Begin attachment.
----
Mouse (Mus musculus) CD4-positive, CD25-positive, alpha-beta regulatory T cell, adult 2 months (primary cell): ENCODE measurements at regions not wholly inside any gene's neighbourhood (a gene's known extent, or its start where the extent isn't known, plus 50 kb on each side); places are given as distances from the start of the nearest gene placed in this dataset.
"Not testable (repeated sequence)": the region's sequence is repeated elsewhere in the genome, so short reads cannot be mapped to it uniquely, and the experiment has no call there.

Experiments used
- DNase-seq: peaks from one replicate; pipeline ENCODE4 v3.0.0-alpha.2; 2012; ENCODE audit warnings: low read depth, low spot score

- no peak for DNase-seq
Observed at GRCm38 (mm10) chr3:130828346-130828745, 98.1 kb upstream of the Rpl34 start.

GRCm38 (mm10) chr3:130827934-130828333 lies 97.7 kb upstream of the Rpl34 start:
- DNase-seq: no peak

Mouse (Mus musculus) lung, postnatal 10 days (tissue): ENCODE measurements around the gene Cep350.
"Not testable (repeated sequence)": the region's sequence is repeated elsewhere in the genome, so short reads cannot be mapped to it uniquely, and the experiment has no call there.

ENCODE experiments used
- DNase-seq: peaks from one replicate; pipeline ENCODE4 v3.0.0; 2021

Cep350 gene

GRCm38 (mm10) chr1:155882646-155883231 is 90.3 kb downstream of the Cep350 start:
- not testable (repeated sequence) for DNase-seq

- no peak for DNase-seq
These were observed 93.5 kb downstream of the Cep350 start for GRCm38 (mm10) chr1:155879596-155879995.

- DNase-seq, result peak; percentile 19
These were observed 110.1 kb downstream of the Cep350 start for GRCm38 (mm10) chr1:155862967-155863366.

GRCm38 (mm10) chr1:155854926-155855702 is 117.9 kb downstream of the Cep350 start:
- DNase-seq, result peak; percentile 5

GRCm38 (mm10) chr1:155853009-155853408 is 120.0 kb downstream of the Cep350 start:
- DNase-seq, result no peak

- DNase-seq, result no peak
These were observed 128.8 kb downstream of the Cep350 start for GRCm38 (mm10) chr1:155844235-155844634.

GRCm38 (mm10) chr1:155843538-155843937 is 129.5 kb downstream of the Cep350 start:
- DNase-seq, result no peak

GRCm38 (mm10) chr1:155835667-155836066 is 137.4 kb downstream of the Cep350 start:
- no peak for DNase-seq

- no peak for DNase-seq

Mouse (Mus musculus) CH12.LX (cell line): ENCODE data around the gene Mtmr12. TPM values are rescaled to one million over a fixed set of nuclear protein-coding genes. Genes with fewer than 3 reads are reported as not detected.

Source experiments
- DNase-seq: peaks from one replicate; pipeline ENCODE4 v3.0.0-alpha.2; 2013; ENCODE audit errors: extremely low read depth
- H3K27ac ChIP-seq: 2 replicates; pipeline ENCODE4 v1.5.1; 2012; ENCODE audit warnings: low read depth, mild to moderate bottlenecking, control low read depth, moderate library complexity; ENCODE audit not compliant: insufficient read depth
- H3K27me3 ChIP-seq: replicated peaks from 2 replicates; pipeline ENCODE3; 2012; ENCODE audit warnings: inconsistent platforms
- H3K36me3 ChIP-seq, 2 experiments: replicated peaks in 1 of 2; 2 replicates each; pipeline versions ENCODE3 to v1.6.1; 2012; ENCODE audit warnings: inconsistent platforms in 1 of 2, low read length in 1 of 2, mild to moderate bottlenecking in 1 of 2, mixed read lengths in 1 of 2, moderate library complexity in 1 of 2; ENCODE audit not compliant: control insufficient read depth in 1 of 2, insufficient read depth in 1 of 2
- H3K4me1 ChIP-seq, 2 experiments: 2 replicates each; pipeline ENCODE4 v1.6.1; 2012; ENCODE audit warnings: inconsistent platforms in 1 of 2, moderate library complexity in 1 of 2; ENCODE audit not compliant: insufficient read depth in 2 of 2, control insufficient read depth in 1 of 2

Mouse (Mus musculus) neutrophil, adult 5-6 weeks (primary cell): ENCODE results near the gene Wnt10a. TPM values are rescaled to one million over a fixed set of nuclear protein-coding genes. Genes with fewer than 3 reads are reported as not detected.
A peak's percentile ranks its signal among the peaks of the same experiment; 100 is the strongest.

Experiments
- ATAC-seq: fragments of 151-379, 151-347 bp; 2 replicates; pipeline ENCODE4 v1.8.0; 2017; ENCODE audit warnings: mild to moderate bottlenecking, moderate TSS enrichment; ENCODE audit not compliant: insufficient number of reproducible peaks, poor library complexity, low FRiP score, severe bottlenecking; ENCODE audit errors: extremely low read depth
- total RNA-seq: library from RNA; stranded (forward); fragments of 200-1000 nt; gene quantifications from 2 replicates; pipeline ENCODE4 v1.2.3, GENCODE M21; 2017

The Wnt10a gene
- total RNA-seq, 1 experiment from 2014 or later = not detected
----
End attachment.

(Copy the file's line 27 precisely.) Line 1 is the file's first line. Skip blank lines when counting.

- DNase-seq, result no peak